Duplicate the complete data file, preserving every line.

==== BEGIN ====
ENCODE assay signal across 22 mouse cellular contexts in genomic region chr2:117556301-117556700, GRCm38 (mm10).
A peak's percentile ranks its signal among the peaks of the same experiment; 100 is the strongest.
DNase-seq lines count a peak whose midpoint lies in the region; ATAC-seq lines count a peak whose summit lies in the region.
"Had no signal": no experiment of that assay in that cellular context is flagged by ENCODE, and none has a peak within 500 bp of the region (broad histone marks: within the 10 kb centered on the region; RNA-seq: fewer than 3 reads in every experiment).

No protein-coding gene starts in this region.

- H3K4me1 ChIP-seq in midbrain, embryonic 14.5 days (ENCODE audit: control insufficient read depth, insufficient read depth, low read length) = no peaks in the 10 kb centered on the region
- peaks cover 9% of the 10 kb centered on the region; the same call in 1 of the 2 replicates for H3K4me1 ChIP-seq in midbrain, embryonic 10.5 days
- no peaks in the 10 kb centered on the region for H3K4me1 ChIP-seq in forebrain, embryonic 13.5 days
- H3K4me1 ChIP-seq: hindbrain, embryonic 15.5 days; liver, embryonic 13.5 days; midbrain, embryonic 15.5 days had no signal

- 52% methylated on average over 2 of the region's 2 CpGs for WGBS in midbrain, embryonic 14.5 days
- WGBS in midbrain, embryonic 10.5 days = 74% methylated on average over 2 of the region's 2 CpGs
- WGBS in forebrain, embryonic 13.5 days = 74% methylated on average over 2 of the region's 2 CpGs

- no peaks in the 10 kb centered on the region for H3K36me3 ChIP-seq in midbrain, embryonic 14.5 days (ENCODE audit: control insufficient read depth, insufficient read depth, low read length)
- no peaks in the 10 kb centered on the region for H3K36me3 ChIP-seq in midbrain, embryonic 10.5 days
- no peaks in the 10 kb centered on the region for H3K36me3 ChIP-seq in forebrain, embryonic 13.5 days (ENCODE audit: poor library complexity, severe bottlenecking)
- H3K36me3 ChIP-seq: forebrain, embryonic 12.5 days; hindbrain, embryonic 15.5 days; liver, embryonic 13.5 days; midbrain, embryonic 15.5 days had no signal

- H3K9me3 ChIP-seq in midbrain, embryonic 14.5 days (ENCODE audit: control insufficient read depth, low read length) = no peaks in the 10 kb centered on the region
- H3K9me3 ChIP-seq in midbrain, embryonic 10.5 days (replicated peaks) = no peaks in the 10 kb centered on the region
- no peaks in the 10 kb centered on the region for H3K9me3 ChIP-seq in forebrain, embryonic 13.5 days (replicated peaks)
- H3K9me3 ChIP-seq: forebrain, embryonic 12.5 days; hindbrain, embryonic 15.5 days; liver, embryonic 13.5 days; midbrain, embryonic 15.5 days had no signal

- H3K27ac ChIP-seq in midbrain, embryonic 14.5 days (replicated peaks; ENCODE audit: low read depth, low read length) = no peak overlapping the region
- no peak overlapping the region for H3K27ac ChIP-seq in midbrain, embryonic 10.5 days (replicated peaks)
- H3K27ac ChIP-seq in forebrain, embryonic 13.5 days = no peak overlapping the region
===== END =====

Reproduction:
ENCODE assay signal across 22 mouse cellular contexts in genomic region chr2:117556301-117556700, GRCm38 (mm10).
A peak's percentile ranks its signal among the peaks of the same experiment; 100 is the strongest.
DNase-seq lines count a peak whose midpoint lies in the region; ATAC-seq lines count a peak whose summit lies in the region.
"Had no signal": no experiment of that assay in that cellular context is flagged by ENCODE, and none has a peak within 500 bp of the region (broad histone marks: within the 10 kb centered on the region; RNA-seq: fewer than 3 reads in every experiment).

No protein-coding gene starts in this region.

- H3K4me1 ChIP-seq in midbrain, embryonic 14.5 days (ENCODE audit: control insufficient read depth, insufficient read depth, low read length) = no peaks in the 10 kb centered on the region
- peaks cover 9% of the 10 kb centered on the region; the same call in 1 of the 2 replicates for H3K4me1 ChIP-seq in midbrain, embryonic 10.5 days
- no peaks in the 10 kb centered on the region for H3K4me1 ChIP-seq in forebrain, embryonic 13.5 days
- H3K4me1 ChIP-seq: hindbrain, embryonic 15.5 days; liver, embryonic 13.5 days; midbrain, embryonic 15.5 days had no signal

- 52% methylated on average over 2 of the region's 2 CpGs for WGBS in midbrain, embryonic 14.5 days
- WGBS in midbrain, embryonic 10.5 days = 74% methylated on average over 2 of the region's 2 CpGs
- WGBS in forebrain, embryonic 13.5 days = 74% methylated on average over 2 of the region's 2 CpGs

- no peaks in the 10 kb centered on the region for H3K36me3 ChIP-seq in midbrain, embryonic 14.5 days (ENCODE audit: control insufficient read depth, insufficient read depth, low read length)
- no peaks in the 10 kb centered on the region for H3K36me3 ChIP-seq in midbrain, embryonic 10.5 days
- no peaks in the 10 kb centered on the region for H3K36me3 ChIP-seq in forebrain, embryonic 13.5 days (ENCODE audit: poor library complexity, severe bottlenecking)
- H3K36me3 ChIP-seq: forebrain, embryonic 12.5 days; hindbrain, embryonic 15.5 days; liver, embryonic 13.5 days; midbrain, embryonic 15.5 days had no signal

- H3K9me3 ChIP-seq in midbrain, embryonic 14.5 days (ENCODE audit: control insufficient read depth, low read length) = no peaks in the 10 kb centered on the region
- H3K9me3 ChIP-seq in midbrain, embryonic 10.5 days (replicated peaks) = no peaks in the 10 kb centered on the region
- no peaks in the 10 kb centered on the region for H3K9me3 ChIP-seq in forebrain, embryonic 13.5 days (replicated peaks)
- H3K9me3 ChIP-seq: forebrain, embryonic 12.5 days; hindbrain, embryonic 15.5 days; liver, embryonic 13.5 days; midbrain, embryonic 15.5 days had no signal

- H3K27ac ChIP-seq in midbrain, embryonic 14.5 days (replicated peaks; ENCODE audit: low read depth, low read length) = no peak overlapping the region
- no peak overlapping the region for H3K27ac ChIP-seq in midbrain, embryonic 10.5 days (replicated peaks)
- H3K27ac ChIP-seq in forebrain, embryonic 13.5 days = no peak overlapping the region